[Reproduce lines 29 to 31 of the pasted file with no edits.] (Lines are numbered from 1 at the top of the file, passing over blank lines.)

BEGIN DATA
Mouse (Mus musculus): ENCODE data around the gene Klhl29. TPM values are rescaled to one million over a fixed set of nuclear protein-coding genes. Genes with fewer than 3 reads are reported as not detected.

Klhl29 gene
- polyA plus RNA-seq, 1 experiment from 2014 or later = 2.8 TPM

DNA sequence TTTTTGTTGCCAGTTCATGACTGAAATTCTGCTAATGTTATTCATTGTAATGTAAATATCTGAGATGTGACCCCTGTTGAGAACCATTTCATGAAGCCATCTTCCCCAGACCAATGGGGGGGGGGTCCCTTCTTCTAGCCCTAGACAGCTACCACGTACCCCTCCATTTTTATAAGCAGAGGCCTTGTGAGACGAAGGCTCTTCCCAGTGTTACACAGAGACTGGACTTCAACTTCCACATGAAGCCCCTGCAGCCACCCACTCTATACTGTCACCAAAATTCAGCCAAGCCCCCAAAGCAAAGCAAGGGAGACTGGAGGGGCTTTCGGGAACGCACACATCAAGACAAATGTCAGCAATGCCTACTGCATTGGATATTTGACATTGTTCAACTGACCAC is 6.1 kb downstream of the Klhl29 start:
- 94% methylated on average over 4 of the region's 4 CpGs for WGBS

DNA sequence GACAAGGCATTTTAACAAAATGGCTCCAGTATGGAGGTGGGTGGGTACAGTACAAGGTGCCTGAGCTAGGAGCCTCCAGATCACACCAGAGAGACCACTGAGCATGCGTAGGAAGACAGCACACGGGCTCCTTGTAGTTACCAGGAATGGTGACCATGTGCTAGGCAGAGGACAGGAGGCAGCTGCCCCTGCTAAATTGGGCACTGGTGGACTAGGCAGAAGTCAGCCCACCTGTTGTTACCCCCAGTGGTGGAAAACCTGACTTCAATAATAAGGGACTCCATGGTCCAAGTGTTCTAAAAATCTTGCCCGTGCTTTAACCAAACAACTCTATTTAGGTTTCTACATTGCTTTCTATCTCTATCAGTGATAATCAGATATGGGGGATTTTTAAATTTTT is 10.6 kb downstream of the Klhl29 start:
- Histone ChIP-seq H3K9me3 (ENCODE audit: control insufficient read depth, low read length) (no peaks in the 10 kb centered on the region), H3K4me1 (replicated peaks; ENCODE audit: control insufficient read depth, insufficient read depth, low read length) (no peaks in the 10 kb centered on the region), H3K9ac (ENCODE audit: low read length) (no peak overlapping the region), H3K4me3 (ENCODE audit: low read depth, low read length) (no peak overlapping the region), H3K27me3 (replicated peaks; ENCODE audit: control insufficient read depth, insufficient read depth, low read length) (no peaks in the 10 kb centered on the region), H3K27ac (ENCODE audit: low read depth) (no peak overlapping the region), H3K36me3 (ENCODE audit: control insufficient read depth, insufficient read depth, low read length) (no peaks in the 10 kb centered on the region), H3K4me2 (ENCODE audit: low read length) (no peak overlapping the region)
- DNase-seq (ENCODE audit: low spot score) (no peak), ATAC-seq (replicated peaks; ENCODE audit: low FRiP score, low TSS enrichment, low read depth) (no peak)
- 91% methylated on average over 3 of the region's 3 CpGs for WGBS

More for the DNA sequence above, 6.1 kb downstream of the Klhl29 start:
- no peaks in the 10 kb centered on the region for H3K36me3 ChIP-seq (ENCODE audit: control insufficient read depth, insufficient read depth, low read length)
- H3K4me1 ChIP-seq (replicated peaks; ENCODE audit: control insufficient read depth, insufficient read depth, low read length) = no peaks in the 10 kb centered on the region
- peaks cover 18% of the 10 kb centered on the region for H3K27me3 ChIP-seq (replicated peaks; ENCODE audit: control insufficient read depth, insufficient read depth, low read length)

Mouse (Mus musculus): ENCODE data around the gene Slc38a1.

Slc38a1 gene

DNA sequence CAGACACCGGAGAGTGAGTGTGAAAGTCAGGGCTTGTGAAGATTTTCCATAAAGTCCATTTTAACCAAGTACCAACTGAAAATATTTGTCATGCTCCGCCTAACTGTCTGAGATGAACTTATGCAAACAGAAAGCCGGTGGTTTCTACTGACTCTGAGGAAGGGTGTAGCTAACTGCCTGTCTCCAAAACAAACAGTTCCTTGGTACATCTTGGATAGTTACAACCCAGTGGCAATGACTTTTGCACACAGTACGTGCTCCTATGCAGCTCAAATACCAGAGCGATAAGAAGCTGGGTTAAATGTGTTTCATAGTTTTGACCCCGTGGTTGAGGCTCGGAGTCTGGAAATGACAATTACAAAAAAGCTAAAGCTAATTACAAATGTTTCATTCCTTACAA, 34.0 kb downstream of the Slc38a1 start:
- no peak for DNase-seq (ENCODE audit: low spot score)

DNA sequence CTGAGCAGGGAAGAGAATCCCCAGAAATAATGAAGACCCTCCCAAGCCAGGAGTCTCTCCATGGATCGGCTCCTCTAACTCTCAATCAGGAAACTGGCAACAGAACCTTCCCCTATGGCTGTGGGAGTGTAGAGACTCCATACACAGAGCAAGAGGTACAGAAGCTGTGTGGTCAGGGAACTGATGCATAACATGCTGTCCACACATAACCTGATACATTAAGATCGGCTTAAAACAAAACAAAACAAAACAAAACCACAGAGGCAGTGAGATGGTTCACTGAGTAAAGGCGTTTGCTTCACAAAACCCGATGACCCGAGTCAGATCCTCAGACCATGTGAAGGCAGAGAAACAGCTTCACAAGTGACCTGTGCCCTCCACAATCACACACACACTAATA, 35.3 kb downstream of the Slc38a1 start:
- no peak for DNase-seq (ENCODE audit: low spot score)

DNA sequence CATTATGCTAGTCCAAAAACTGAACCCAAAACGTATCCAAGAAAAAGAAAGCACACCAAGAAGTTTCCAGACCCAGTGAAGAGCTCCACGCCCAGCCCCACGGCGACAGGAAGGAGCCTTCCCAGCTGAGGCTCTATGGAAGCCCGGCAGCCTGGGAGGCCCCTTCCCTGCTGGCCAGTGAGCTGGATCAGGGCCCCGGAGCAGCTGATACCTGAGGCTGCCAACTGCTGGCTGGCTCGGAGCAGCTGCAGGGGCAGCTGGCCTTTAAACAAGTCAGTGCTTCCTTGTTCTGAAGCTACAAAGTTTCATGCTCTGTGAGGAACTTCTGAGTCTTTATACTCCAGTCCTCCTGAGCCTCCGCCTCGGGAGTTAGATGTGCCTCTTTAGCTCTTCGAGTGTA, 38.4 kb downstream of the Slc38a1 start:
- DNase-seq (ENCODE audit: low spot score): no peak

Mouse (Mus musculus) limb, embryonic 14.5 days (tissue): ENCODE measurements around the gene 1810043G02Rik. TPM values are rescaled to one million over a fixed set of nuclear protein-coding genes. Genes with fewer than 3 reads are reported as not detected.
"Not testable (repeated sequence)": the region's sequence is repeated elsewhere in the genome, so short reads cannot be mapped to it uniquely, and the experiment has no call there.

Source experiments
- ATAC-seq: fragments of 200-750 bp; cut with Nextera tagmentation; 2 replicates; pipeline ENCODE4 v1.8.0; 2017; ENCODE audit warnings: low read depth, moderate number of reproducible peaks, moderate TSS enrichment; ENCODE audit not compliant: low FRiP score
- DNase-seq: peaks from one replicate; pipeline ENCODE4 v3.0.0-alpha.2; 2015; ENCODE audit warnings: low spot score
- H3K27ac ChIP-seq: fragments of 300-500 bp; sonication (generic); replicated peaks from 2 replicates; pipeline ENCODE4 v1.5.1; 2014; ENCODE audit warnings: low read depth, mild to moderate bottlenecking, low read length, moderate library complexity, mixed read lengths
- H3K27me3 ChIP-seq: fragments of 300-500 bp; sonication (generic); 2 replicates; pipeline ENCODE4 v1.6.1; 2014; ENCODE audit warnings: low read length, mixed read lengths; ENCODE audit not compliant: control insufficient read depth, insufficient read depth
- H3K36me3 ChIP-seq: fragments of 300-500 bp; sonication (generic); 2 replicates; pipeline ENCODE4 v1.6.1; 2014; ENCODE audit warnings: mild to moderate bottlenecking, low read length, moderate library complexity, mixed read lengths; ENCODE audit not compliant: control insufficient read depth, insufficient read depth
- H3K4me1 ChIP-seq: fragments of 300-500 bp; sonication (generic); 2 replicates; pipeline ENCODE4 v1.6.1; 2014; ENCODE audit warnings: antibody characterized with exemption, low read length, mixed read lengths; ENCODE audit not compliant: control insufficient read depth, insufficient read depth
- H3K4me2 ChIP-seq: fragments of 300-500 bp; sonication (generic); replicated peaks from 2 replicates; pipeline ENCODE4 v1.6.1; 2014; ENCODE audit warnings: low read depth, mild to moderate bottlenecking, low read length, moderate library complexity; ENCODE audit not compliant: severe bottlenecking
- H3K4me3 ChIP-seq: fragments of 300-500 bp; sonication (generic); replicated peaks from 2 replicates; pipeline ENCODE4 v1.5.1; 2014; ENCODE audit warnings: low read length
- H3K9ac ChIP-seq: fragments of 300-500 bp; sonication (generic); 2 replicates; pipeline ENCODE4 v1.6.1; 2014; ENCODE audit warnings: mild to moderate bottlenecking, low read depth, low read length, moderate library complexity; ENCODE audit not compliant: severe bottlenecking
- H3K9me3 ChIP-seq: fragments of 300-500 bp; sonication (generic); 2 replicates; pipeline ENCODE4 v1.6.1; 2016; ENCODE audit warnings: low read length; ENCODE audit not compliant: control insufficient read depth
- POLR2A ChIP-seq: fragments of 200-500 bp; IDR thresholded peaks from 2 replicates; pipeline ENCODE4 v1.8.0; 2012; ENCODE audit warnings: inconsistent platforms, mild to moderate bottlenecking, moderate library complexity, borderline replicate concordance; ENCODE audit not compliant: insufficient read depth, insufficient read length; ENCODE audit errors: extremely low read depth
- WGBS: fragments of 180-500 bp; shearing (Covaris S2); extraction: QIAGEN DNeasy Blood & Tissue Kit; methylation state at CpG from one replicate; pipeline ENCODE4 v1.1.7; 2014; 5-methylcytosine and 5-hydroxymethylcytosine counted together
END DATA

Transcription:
- H3K36me3 ChIP-seq: fragments of 300-500 bp; sonication (generic); 2 replicates; pipeline ENCODE4 v1.6.1; 2014; ENCODE audit warnings: mild to moderate bottlenecking, low read length, moderate library complexity, mixed read lengths; ENCODE audit not compliant: control insufficient read depth, insufficient read depth
- H3K4me1 ChIP-seq: fragments of 300-500 bp; sonication (generic); 2 replicates; pipeline ENCODE4 v1.6.1; 2014; ENCODE audit warnings: antibody characterized with exemption, low read length, mixed read lengths; ENCODE audit not compliant: control insufficient read depth, insufficient read depth
- H3K4me2 ChIP-seq: fragments of 300-500 bp; sonication (generic); replicated peaks from 2 replicates; pipeline ENCODE4 v1.6.1; 2014; ENCODE audit warnings: low read depth, mild to moderate bottlenecking, low read length, moderate library complexity; ENCODE audit not compliant: severe bottlenecking